14 months ago I cleaned and sanded it. A few months ago I primed it. Just yesterday I finally got to painting it.
Go Bold or Go home, right?
When researching this table, we could find nothing that placed it into the mid-century or mid-century modern category. Though Mersman tables are plenteous, there aren't any out there like this one. So who knows? Mid-Century...Mid-Century Modern? Vintage? Antique? Either way, it's old and not from this era. The store closed down in the mid 90s and produced more than their share of tables for around 100 years. If you know details, please share in the comments. So on with the show...
(Affiliate links are below in red for your convenience.)
Knobs from Hobby Lobby
Every time I use Old Fashioned Milk Paint, I say to myself, "Self, I surely do love this stuff." It's such a smooth paint and covers well. The colors are vibrant, it doesn't go bad (comes in a powder form that you store in a glass jar), you can mix every color under the rainbo. It's so natural you feel like you are doing the world a service by using it. I used the safe paint in salmon, which is such a vibrant orange it's hard not to stand and stare at it after you get it on your piece.
STEP #1 PRIME with Zinsser 123
STEP #2 PAINT with OFMP
STEP #3 PAINT TRIM with Rustoleum Champagne Metallic
STEP #4 TOP COAT with CrystaLac
STEP #5 ADD METALLIC LUSTRE to HARDWARE
STEP #6 INSTALL HARDWARE
The (afflinks) CrystaLac company sent me two of their products to try out, so I used the water based gloss polyurethane over top the Old Fashioned MIlk Paint and metallic paint. I wasn't sure how they would mesh, so I tried it on the feet first and it looked great, so I kept going. I usually use a sponge, but when doing the details with a little brush, I grabbed my (afflink) Zibra angled brush because it was going on so well with my littler brush. It was a perfect tool to use with the polyurethane - it went on perfectly smooth.
BUT, I'm sure it was due to the dryness in my workshop. I've found that "self-leveling" doesn't work when there isn't enough humidity in the air. Putting a pot of water on the stove and having sufficient heat really does matter when you're going for a flawless finish. Sanding in-between coats helps too, but I found this poly to be very hard drying - which made it difficult to smooth it out once it dried, which by the way did so quickly. I switched to using a damp sponge and that helped to get a better finish.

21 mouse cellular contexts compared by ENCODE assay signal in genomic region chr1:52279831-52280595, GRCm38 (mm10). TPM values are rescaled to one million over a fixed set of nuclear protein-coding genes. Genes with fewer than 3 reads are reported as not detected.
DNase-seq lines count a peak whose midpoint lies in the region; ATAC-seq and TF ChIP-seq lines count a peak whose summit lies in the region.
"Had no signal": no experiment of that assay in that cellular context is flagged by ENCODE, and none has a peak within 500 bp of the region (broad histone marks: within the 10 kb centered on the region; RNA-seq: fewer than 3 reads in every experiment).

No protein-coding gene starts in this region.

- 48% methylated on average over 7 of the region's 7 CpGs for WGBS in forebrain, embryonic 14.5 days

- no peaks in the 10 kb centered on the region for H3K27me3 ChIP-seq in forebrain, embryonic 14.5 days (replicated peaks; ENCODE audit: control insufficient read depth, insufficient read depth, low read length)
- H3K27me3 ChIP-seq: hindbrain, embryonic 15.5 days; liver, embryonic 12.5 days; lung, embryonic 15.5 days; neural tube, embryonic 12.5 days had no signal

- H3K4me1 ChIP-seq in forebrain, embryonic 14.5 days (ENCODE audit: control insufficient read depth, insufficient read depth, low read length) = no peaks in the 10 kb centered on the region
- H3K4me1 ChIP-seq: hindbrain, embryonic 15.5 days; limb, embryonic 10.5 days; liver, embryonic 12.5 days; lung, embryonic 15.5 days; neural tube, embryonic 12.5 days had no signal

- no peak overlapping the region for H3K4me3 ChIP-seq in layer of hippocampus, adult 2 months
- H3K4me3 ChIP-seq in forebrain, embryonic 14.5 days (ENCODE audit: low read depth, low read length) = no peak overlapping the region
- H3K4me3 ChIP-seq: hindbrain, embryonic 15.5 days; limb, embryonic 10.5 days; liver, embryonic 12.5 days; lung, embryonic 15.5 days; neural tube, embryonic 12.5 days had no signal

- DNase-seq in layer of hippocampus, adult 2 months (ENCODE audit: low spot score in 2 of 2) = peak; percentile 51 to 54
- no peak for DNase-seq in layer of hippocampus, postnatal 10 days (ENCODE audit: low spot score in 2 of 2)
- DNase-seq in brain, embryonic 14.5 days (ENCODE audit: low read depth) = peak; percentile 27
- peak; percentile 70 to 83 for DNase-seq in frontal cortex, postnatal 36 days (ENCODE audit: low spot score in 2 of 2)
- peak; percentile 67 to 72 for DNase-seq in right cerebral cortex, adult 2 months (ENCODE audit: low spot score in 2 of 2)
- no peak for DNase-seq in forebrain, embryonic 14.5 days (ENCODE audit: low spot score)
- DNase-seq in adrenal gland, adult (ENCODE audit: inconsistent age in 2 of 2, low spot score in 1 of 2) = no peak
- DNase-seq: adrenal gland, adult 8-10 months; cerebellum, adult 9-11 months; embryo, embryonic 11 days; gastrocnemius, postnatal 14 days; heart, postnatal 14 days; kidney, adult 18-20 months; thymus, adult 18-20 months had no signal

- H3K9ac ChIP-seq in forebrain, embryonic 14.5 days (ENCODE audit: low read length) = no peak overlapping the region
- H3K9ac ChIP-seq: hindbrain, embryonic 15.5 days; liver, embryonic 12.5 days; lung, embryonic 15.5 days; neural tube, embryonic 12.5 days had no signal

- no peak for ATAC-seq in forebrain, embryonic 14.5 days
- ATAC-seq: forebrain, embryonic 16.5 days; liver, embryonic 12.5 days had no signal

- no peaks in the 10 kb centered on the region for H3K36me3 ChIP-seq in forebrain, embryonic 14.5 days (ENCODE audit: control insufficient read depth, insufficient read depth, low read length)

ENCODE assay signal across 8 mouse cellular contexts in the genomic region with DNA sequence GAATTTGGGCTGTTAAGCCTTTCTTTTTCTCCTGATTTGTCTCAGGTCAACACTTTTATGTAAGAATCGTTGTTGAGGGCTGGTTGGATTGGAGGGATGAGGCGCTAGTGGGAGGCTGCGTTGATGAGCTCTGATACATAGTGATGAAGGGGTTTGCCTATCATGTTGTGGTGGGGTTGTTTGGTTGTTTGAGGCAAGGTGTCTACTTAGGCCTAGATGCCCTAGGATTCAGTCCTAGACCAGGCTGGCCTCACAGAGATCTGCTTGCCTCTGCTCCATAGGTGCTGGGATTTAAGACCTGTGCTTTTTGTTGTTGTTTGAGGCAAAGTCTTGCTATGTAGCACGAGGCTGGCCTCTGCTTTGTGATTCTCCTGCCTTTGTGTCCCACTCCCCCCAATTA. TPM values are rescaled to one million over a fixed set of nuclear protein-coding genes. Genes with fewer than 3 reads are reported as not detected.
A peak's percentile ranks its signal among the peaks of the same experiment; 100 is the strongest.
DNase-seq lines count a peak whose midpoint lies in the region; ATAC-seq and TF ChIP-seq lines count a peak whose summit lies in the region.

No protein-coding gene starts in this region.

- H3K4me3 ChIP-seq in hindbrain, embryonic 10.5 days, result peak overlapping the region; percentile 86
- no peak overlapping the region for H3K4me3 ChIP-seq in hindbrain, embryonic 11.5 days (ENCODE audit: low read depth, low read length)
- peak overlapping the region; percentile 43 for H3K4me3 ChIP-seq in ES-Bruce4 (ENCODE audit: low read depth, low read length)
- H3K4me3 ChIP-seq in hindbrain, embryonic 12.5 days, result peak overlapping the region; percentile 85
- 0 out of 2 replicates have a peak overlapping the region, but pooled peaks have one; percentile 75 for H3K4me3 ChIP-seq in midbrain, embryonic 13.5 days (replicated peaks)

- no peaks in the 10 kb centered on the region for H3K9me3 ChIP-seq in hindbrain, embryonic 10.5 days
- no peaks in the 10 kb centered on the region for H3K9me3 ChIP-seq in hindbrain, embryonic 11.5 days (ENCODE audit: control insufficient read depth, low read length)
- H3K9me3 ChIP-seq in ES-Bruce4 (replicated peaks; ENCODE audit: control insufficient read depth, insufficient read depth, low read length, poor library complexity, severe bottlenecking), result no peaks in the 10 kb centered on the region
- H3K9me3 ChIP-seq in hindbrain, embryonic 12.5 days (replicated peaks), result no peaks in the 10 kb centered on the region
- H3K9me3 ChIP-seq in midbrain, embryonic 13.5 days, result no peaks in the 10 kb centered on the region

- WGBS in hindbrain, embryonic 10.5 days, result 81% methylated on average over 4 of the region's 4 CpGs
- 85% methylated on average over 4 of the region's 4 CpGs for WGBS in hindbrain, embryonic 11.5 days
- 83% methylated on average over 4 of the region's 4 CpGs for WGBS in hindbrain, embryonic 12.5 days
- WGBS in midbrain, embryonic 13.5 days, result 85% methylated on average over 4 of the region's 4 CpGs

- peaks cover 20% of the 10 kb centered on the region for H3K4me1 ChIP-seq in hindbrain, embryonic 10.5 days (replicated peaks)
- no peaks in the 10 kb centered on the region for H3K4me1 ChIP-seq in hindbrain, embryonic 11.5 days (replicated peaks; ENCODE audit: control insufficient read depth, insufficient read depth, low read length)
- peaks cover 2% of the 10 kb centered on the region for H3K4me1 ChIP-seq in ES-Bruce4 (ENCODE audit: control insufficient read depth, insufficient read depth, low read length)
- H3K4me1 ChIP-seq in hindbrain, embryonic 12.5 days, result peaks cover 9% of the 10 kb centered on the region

Topcoating over metallic can dull the shine, but using this gloss polyurethane only made it more glitzy - so there was a win in the glitz category.
To be honest, I'm not really into MCM
MCM to me is just reminiscent of my mom's old furniture. The appeal isn't there to me because I grew up seeing it everywhere - unlike today's younger generation who sees it as retro, and a "cool" change from the oak wood furniture of my generation they saw everywhere. To be fair, I'm very tired of the oak everywhere look too. So I saw this as a welcome change to a very outdated, ugly piece that was a road side piece of junk. The Mersman brand apparently is a big seller.
BUT I do love this piece - it's so vibrant and fun to look at.
To make my point, let's revisit, and you tell me...
What do you think? Was it an improvement over the original?
Did I do good? Old Fashioned Milk Paint is a winner when it comes to artistic expression. You start with warm to hot water in a cup and mix in the powdered paint until you get the consistency you like. I use either a fork, a whisk, submersible blender, or a popsicle stick to mix. It's typically 50/50 water/paint, but I lean toward a little thicker than that. The magical part is that when you paint, you get a varied look. You get a uneven color variation that is amazing, especially if you mix together several colors to make your own unique paint color. The colors reflect differently based on the lighting of the day and your angle.
So, what are you working on right now? Are you flipping? Are you making a gift for Christmas? Are you painting?
* Disclosure: This post contains affiliate links. If you buy anything after clicking on one of the affiliate links, I receive a small commission of the sale. The cost to you is the same, and I only link to items that I think would benefit my readers. Your support of this blog is greatly appreciated! This post was sponsored by Old Fashioned Milk Paint and CrystaLac by supplying some of the materials for this project – Thank you!